It was not so long ago that a broadcaster’s Master Control Room comprised rows and rows of tall racks, packed with costly professional high-tech heat generating equipment that needed equal power to cool. This was in the heyday of dedicated hardware with each box doing its own thing: VTRs, Mixers, Still Stores, CG, Logo Generators, DSK, DA’s and many more. These were connected via the video router and orchestrated by, perhaps the only bit of IT equipment, the automation system.
Today’s MCRs are either much smaller, running many more channels or have not yet moved into ‘file-based workflows’ – a glib phrase for a massive change in the broadcast industry that, broadly, implies a predominant use of IT-based hardware. Such huge changes generally go through two phases, the first delivers machines that are at least equal to the old-technology originals, and the second goes further doing much more at a far lower cost. The Broadcast TV industry would look very different today if such a change had not occurred, crushing the costs of making and delivering programmes, interstitials, promos, bumpers, stings, graphics, commercials – in fact everything we see on TV today.
Over 12 years ago Playbox Technology set out on a mission to provide IT-based video playout replacing the existing VTR technology. Before the product even got to market it had taken on board all the other associated tasks such as playout automation, CG, graphics, still store, logo, DSK, etc. Then it was an IT-island in a largely dedicated-hardware sea. The most used connections were SDI, or even PAL or NTSC, interfaced via an I/O card, but the network was there from the start, after all it was, and still is, a Windows PC.
Fast-forward to now: hugely more powerful operating systems and PCs. Many video connections are going out of style in favour of IP connectivity. Now a 1RU or 3RU PC box replaces several VTRs and that IT performance has been leveraged to do more, offering a very much expanded selection of ‘modules’ that are real alternatives for many of the boxes that used to warm the racks in the MCR. This is the second phase of the so-called 'Channel-in-a-Box' revolution that has meant broadcasters can do a whole lot more in just one box – and shrink the MCR. The hardware is all COTS, great value for money, with just a basic video I/O, if required. Everything else is software... and a network port.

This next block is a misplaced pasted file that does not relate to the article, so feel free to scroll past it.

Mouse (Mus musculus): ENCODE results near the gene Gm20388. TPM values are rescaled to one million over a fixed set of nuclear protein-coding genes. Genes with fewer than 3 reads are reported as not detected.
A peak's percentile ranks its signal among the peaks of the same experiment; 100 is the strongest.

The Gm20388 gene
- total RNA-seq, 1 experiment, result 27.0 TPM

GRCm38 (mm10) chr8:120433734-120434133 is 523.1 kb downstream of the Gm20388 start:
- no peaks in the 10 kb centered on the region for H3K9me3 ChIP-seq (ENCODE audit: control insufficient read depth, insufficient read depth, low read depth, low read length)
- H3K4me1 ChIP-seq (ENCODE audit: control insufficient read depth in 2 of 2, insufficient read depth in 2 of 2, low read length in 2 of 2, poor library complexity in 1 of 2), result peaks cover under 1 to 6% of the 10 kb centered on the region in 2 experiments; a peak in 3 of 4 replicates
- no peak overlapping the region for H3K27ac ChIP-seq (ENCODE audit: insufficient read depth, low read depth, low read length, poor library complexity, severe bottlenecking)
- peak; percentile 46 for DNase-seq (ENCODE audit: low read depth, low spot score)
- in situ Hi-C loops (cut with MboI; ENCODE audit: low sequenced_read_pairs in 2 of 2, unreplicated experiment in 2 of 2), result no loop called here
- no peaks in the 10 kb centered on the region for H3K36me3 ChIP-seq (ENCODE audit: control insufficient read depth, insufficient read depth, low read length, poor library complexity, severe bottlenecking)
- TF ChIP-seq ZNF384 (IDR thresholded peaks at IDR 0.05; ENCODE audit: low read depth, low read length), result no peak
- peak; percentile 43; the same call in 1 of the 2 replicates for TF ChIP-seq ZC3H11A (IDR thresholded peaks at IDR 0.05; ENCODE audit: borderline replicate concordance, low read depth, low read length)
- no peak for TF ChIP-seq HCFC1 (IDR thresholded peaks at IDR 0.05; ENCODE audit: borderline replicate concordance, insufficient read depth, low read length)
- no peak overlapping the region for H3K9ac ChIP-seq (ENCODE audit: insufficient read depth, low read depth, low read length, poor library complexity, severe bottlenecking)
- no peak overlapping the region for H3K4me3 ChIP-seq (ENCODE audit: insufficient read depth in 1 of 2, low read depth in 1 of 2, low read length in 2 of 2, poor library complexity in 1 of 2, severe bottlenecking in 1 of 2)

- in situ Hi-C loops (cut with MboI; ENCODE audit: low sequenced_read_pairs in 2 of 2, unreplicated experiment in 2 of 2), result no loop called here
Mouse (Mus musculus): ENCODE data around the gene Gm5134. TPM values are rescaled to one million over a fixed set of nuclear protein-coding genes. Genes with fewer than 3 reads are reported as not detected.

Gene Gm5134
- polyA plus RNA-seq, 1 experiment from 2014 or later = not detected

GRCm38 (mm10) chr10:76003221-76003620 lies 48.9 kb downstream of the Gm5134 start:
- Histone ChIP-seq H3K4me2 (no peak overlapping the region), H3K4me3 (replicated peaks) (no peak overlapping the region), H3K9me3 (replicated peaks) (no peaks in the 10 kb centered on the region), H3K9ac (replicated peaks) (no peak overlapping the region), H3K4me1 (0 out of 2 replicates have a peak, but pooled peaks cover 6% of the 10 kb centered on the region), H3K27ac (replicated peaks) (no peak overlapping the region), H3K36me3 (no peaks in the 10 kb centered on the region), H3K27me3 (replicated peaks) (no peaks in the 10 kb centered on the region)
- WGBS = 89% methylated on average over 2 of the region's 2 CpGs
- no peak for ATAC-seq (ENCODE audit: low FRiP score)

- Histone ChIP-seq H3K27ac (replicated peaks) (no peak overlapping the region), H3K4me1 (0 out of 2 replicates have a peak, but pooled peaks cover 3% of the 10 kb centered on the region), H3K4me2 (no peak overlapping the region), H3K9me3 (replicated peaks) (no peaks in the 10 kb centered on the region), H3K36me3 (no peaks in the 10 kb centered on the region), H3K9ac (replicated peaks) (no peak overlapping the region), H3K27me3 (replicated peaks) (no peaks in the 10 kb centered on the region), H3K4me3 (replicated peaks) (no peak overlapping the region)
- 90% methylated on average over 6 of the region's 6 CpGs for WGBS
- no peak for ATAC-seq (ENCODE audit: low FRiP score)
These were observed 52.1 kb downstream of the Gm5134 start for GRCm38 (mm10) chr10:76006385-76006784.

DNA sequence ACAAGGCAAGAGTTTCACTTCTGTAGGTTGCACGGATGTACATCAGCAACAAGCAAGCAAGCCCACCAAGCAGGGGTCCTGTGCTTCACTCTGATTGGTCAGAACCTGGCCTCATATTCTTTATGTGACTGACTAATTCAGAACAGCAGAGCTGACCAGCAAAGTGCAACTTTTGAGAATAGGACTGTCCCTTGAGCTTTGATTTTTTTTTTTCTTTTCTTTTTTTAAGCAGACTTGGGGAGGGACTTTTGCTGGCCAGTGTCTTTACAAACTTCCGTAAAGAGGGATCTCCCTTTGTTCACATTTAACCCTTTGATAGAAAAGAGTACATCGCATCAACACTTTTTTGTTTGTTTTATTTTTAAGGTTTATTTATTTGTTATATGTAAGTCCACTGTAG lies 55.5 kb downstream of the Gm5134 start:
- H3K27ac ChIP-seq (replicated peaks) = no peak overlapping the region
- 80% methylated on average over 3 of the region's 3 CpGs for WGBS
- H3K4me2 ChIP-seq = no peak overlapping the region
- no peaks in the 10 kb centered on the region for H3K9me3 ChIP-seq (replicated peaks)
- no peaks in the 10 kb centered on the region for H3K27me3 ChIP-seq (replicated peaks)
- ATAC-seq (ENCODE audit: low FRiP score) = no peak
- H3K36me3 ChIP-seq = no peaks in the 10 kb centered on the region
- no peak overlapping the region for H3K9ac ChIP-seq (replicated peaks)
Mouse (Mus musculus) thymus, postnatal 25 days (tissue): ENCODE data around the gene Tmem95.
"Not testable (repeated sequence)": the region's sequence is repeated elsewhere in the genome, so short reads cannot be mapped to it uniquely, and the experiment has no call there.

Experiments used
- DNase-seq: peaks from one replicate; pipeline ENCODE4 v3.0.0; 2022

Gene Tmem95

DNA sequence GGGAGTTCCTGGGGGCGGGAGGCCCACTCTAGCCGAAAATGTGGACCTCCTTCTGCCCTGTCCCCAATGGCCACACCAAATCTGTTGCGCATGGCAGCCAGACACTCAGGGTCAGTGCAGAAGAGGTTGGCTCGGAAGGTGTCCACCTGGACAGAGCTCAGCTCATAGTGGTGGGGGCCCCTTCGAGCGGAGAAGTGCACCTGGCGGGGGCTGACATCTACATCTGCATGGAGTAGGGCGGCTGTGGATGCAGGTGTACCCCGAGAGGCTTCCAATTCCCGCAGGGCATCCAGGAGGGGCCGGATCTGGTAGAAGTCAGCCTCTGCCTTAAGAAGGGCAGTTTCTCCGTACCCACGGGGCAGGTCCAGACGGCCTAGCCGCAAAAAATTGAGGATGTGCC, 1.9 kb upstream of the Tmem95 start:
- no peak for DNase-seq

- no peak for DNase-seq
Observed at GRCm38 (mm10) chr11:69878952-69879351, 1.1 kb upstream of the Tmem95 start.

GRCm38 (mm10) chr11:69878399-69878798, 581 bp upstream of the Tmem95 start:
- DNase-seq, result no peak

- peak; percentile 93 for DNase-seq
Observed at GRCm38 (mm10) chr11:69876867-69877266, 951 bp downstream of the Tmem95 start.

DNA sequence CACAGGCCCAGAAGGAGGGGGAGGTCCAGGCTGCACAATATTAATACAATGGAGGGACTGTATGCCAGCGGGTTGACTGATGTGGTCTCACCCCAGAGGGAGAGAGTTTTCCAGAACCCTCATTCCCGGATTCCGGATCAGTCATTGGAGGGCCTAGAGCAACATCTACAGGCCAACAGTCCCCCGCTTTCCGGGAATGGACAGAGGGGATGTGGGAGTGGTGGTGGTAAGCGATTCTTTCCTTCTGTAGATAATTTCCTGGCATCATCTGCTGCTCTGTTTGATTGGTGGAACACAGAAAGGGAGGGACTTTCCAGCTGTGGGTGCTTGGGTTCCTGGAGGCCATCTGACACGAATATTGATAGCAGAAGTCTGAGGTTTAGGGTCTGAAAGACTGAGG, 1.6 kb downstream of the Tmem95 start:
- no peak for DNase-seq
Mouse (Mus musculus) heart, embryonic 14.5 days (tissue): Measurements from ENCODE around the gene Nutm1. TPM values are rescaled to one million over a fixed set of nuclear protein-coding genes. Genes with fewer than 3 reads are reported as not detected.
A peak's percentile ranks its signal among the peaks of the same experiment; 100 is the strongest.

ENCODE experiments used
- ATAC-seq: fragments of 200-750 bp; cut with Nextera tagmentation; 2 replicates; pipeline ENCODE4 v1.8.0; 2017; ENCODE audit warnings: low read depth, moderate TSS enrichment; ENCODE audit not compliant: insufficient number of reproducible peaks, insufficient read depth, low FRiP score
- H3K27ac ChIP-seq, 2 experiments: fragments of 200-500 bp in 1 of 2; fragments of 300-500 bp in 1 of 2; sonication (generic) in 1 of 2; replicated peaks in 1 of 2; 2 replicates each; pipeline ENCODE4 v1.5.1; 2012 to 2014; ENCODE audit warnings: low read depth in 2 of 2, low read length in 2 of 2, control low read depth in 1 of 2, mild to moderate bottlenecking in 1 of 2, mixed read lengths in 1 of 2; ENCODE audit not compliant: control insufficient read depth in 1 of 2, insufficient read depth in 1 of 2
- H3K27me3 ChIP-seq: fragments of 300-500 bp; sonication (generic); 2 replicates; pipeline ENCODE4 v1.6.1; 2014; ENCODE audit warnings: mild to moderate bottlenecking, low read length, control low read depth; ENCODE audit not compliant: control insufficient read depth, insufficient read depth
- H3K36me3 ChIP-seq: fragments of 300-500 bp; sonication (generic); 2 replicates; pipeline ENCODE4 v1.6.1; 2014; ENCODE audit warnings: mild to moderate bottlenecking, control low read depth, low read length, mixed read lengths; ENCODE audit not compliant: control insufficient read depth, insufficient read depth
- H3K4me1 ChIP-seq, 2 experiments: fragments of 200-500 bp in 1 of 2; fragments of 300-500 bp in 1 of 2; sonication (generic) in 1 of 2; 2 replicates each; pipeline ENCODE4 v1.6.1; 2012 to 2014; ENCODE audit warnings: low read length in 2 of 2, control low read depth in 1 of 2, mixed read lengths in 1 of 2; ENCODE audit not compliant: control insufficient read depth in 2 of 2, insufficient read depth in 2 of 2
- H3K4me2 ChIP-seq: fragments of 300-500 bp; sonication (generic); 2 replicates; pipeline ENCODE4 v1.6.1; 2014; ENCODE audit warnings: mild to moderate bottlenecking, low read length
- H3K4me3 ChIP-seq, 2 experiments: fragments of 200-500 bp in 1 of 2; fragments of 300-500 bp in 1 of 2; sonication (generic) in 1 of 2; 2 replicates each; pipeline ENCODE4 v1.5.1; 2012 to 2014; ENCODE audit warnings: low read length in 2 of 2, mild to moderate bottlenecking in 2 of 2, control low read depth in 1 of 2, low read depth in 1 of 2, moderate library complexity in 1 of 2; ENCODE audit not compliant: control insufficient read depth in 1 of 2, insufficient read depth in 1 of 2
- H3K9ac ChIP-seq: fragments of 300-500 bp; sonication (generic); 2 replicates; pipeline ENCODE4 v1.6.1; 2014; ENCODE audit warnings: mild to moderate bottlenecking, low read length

The affect on broadcasters has worked its way up from the small and local channels that could not exist without the most cost-effective Channel-in-a-Box playout, now to international broadcasters. And to contradict Nicole, size doesn’t always matter that much as completed ‘Channel-in-a-Box’ systems often run to several boxes, but still a small fraction of the old MCR’s size.
The number-one need for the ‘box’ is reliability and then it has to be easy to use. However, many of us are used to running our own PCs, and many of us are not technicians, broadcast engineers or computer whiz kids. So does a broadcaster need a permanent dedicated technical team to keep playout running, or rather keep the MCR running? Today the answer is yes and no, much as it is with our PCs. Broadcasters big and small have dedicated technical staff, but if not, or they don’t want to, they can rely on the manufacturer for support. PlayBox Technology offers 24/7 monitoring and support and can monitor and link into customers’ equipment via the internet producing a quick fix.
Other manifestations of the shrinking MCR are embodied in EdgeBox and AdBox. More and more tier 1 broadcasters now realise that they can deliver locally branded channels anywhere in the world remotely via IP at a cost to make any or all of their numerous channels viable from day 1 and without the need to extend their MCR or create a new one.
With Cloud technology now entering the broadcast world, soon the MCR may disappear altogether or be migrated to a remotely monitored and controlled data centre.
Published at TVB Europe, January 2013